Economic data remains consistent with a slow growth environment, in our view. Although we believe there are downside risks to the outlook, we expect the economy to remain on a slow growth trajectory over the near- to intermediate-term. Third quarter GDP growth was revised up to 2.1%, and the consensus forecast calls for growth of 1.6% in the current quarter, and 1.8% next year. We continue to believe the impact of monetary policy on economic growth is somewhat lagged, and the more accommodative monetary policy stance of the Federal Reserve and other global central banks throughout 2019 should provide a tailwind for an ongoing slow economic growth environment heading into 2020. Nevertheless, unresolved trade conflicts, Brexit, and the upcoming US Presidential election creates uncertainty heading into the new year and potentially sets the stage for a more volatile financial market environment.

The Federal Open Market Committee (FOMC) has lowered the target fed funds rate by a total of 75 basis points this year to a range of 1.50%-1.75%. Since the most recent rate cut in October, members of the Federal Open Market Committee have indicated that the current stance of monetary policy is likely to remain appropriate as long as economic data remains consistent with their outlook. We believe the Fed hasn’t ruled out the possibility of providing further accommodation if the economy weakens further or inflation remains below their target. Furthermore, we believe the Fed is may allow inflation to slightly overshoot their 2.0% target before becoming more hawkish. The next Federal Open Market Committee meeting will be held December 10-11 and we do not expect the Fed to make any material changes to their policy statement or the summary of economic projections.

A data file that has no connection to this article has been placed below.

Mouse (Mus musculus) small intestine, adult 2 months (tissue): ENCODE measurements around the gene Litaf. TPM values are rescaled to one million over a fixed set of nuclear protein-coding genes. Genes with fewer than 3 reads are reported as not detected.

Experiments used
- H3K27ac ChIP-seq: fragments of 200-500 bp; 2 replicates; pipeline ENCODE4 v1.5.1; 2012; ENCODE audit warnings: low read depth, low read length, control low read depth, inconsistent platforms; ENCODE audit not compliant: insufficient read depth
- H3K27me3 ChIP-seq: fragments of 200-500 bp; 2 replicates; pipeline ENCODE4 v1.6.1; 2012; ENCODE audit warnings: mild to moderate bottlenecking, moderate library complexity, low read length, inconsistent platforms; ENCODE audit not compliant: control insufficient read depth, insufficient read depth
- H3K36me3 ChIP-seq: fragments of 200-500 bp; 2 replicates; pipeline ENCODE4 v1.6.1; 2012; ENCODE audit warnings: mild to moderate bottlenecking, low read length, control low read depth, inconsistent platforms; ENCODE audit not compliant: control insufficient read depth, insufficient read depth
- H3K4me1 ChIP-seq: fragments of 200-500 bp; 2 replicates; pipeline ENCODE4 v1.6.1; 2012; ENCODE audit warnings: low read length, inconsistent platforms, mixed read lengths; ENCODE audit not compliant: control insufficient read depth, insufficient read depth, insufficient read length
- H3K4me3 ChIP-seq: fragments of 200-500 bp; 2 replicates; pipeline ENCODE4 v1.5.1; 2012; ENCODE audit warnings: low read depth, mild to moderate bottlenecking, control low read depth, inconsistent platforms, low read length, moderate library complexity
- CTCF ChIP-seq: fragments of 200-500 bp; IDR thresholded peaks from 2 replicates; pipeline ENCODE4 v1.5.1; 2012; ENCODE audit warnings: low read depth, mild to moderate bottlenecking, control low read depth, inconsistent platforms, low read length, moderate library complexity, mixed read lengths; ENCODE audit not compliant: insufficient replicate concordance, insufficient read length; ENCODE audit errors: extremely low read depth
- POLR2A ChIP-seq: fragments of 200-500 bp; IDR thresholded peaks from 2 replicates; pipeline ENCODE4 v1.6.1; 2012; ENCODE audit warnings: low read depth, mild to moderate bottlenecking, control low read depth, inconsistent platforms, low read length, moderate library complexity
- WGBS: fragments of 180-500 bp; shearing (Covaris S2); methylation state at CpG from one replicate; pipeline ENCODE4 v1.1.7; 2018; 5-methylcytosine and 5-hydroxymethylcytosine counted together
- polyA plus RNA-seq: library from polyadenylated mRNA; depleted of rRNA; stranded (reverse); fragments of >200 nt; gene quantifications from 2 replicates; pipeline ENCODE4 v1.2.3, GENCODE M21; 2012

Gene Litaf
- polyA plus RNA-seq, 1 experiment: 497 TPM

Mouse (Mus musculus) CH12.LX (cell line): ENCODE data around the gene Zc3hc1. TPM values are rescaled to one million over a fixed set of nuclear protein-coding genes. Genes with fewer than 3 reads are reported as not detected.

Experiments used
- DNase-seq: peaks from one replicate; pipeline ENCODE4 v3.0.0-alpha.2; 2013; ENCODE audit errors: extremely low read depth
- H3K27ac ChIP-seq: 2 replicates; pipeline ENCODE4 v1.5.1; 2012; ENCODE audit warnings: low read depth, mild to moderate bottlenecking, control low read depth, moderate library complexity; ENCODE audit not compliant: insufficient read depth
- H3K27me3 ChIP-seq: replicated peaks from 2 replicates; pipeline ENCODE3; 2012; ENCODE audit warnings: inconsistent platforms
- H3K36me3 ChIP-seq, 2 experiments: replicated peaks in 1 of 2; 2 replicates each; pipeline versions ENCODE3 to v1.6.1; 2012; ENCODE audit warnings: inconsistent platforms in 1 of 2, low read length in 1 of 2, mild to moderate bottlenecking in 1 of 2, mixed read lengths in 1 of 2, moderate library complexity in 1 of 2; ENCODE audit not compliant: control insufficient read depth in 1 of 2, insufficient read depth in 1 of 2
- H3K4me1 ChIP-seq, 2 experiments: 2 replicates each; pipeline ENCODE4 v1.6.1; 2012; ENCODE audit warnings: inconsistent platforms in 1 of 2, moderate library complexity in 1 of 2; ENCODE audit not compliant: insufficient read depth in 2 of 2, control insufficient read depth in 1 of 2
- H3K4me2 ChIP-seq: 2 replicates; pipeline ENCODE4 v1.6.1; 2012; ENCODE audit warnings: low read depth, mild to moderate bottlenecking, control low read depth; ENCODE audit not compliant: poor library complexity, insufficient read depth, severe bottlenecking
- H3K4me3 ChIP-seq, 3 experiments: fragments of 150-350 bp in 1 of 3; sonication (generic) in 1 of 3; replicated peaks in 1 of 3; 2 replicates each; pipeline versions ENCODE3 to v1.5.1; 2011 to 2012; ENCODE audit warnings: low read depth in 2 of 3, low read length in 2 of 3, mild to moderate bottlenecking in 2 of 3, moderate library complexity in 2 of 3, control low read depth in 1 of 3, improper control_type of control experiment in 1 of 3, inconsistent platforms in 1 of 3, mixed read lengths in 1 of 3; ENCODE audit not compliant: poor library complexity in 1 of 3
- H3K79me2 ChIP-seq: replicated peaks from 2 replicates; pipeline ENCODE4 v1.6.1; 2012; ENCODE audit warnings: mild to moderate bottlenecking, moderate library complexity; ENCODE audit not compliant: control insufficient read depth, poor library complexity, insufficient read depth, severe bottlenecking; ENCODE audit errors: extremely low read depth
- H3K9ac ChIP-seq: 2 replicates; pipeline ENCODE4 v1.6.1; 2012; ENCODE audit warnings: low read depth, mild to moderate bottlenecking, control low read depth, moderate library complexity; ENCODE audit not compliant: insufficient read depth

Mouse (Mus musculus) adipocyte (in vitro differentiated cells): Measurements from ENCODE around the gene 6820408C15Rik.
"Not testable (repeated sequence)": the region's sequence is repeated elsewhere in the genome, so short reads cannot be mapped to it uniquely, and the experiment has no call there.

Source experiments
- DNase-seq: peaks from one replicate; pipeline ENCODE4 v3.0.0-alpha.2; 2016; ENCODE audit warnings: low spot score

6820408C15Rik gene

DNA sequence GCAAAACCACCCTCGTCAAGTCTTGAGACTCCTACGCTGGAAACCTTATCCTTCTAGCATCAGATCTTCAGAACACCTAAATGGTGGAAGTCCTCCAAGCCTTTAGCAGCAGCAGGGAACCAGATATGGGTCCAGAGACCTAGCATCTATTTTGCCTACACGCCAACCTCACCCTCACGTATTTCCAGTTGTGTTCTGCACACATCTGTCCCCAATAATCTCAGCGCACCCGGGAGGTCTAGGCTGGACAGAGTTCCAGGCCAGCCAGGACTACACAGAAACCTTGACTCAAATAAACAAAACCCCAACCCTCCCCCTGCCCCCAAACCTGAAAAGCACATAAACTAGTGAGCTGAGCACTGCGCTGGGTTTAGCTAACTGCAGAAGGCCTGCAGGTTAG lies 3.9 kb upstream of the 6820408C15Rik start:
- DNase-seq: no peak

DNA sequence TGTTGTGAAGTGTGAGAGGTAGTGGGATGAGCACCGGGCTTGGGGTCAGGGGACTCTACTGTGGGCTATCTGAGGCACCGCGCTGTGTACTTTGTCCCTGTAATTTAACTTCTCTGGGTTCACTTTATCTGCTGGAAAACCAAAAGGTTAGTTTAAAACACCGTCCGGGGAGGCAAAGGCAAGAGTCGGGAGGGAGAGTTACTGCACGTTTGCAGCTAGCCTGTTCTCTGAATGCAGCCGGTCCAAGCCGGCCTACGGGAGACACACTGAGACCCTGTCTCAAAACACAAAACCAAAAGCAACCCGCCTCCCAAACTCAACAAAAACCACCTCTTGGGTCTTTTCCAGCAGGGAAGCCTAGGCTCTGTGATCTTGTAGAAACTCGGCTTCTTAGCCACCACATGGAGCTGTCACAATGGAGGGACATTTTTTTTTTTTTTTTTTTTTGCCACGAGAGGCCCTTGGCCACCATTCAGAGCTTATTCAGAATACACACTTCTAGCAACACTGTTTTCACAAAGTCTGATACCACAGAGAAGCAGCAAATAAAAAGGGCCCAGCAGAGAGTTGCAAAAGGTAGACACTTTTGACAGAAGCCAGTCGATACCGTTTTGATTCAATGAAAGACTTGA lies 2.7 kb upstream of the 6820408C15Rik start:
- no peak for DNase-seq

Treasury yields increased in November. The 3-month T-bill yield increased about 4 basis points in November to 1.57%, the 2-year Treasury yield increased nearly nine basis points to 1.61%, the 5-year Treasury increased almost eleven basis points to 1.63%, and the 10-year Treasury yield increased about nine basis points to 1.78%. We believe the increases were driven by more favorable developments with regard to global trade and Brexit which have also modestly pushed up European sovereign bond yields.